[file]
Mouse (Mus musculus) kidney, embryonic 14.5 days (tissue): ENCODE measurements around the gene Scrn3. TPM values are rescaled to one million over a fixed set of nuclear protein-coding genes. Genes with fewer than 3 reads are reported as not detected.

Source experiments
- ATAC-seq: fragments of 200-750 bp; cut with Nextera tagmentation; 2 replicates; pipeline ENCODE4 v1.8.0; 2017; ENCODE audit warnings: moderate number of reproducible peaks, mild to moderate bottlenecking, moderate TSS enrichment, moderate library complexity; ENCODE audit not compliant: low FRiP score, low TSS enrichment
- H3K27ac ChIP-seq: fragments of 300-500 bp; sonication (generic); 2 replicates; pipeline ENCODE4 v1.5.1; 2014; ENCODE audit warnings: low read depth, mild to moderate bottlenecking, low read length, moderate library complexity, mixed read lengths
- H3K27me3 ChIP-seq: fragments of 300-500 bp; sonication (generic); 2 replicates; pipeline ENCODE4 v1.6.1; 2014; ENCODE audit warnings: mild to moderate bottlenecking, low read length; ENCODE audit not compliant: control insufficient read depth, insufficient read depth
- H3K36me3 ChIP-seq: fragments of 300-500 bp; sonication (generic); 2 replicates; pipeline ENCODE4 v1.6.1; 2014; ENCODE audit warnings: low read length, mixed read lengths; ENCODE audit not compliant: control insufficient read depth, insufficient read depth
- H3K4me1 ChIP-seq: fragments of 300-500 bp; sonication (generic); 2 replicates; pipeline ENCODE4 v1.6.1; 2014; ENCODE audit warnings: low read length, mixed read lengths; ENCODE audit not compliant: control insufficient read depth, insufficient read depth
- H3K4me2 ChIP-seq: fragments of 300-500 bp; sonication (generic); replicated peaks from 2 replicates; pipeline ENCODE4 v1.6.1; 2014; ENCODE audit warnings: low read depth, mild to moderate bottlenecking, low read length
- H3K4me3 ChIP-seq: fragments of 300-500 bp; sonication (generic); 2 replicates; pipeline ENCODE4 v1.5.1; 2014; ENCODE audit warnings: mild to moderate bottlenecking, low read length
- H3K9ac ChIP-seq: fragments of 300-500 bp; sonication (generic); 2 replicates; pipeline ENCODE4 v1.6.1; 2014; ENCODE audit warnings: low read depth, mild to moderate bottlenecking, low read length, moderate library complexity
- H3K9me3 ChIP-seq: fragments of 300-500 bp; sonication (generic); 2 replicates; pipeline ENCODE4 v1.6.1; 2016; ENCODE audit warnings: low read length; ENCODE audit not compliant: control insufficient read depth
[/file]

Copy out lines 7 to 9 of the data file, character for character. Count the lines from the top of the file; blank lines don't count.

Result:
- H3K4me1 ChIP-seq: fragments of 300-500 bp; sonication (generic); 2 replicates; pipeline ENCODE4 v1.6.1; 2014; ENCODE audit warnings: low read length, mixed read lengths; ENCODE audit not compliant: control insufficient read depth, insufficient read depth
- H3K4me2 ChIP-seq: fragments of 300-500 bp; sonication (generic); replicated peaks from 2 replicates; pipeline ENCODE4 v1.6.1; 2014; ENCODE audit warnings: low read depth, mild to moderate bottlenecking, low read length
- H3K4me3 ChIP-seq: fragments of 300-500 bp; sonication (generic); 2 replicates; pipeline ENCODE4 v1.5.1; 2014; ENCODE audit warnings: mild to moderate bottlenecking, low read length